Computational Methods for Analyzing and Modeling Gene Regulation Dynamics Jason Ernst, 2008
Stacked Graphical Learning Zhenzhen Kou, 2007
Actively Learning Specific Function Properties with Applications to Statistical Inference Brent Bryan, 2007
Approximate Inference, Structure Learning and Feature Estimation in Markov Random Fields Pradeep Ravikumar, 2007
Scalable Graphical Models for Social Networks Anna Goldenberg, 2007
Measure Concentration of Strongly Mixing Processes with Applications Leonid Kontorovich, 2007
Tools for Graph Mining Deepayan Chakrabarti, 2005
Automatic Discovery of Latent Variable Models Ricardo Silva, 2005
PhD in Data Science
Conduct research on cutting edge problems and explore the emerging field of Data Science alongside preeminent faculty at UChicago. As an emerging discipline, Data Science addresses foundational problems across the entire data life cycle. Tackling issues of inequity, climate change, and sustainability will require cutting edge research in artificial intelligence and data usage combined with innovative educational programs to train students in the concepts of information systems. Students of Data Science will not only immerse themselves in a rapidly evolving field; they will help redefine it altogether.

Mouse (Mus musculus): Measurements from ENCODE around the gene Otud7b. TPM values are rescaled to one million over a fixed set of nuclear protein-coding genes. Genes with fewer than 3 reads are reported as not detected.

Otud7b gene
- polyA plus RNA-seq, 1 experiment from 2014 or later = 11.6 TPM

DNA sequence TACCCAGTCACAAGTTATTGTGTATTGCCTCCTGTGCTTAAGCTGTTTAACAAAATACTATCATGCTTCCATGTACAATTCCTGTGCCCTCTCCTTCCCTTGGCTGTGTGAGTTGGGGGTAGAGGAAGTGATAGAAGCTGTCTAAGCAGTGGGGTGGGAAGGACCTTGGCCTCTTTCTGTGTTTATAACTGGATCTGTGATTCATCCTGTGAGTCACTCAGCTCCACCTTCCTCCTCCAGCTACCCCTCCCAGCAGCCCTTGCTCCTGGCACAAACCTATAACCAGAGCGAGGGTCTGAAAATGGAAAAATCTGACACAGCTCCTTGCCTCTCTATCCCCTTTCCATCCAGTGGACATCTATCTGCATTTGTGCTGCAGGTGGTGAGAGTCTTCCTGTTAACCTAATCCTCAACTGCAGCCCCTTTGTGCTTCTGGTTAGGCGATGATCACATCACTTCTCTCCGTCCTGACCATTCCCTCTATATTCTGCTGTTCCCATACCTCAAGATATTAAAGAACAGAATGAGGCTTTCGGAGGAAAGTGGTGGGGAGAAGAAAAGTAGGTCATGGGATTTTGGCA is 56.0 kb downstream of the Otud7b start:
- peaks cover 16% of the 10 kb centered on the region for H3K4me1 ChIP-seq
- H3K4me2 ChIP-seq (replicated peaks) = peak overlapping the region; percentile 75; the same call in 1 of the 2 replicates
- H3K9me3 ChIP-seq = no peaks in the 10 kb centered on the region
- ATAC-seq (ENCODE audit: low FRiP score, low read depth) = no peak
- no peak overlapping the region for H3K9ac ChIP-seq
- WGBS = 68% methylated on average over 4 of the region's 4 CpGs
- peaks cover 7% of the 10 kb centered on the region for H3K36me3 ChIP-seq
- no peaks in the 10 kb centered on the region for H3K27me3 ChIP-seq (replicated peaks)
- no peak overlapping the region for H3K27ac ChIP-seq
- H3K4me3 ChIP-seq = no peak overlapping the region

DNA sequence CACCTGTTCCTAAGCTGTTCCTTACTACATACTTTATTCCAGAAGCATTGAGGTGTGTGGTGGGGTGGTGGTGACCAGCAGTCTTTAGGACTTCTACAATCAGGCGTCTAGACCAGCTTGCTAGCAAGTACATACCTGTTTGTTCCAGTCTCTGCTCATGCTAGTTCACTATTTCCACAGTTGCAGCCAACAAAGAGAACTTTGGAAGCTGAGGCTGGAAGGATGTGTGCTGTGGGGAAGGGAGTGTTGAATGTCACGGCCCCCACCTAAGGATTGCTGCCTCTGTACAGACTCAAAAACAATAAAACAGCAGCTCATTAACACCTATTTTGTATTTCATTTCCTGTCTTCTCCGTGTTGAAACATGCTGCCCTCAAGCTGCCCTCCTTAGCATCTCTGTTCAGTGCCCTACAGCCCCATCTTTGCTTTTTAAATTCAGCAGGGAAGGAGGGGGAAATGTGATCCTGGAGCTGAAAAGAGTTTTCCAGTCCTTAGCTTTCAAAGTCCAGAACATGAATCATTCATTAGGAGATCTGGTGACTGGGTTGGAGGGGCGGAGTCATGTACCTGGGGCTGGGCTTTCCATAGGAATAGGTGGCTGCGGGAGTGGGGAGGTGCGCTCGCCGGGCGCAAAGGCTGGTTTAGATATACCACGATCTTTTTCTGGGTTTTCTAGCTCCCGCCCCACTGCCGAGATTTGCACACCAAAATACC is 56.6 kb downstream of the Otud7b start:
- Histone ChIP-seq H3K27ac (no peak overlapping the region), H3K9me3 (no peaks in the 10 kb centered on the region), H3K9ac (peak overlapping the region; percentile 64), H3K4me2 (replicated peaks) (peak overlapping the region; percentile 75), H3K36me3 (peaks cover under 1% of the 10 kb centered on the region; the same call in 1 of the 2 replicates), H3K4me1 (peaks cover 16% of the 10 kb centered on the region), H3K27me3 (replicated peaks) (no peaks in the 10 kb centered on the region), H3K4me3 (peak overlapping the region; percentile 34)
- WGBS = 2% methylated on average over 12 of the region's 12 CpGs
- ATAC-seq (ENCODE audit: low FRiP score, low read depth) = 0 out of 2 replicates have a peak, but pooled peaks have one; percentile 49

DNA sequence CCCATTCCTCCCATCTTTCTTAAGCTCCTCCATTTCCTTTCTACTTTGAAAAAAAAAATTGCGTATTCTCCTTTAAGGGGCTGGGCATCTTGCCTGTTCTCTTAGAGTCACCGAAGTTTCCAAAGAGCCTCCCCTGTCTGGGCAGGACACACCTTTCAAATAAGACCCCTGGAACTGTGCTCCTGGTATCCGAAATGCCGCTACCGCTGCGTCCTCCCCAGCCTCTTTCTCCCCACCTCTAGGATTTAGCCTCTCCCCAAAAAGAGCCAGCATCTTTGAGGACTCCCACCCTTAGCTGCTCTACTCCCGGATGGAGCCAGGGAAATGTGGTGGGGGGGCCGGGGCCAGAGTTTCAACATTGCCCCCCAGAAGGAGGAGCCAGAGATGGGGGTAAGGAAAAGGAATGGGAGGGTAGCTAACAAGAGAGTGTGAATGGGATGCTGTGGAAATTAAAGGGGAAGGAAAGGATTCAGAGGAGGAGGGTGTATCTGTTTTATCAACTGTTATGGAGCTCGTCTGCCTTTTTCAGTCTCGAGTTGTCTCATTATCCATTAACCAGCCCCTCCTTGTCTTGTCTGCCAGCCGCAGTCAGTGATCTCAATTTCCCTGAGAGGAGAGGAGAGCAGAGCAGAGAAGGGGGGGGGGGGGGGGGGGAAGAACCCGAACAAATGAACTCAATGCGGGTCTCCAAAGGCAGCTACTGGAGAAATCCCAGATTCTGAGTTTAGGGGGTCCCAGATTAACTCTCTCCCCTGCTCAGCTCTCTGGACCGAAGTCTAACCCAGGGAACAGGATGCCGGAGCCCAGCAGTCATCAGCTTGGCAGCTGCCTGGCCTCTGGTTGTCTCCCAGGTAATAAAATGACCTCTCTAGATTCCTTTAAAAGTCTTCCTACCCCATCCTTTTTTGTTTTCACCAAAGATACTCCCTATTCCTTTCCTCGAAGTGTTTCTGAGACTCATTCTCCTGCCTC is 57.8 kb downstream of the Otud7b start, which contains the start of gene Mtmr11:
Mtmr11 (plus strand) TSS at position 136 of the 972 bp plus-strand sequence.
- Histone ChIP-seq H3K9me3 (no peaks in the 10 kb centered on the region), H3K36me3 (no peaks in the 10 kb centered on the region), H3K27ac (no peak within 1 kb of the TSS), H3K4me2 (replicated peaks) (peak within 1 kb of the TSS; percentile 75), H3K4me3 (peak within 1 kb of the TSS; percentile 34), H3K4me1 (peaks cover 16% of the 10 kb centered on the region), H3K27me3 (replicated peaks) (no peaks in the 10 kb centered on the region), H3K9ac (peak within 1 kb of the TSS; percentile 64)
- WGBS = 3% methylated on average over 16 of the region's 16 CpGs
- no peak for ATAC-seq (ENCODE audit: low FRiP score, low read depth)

You will learn from faculty who have developed research programs that span a wide variety of data science and AI topics, from theory to applications, with a focus on making a societal impact.
- Artificial Intelligence
- Data, AI, and Society
- Data Systems
- Human-Centered Data Science
- Machine Learning and Statistics
- Use-Inspired Data Science
For more information, including a link to the application, see the Committee on Data Science website .
PhD in Data Science – Your Guide to Choosing a Doctorate Degree Program
Reviewed by Jack Levinson
Professional opportunities in data science are growing incredibly fast. That’s great news for students looking to pursue a career as a data scientist. But it also means that there are a lot more options out there to investigate and understand before developing the best educational path for you.
A PhD is the most advanced data science degree you can get, reflecting a depth of knowledge and technical expertise that will put you at the top of your field.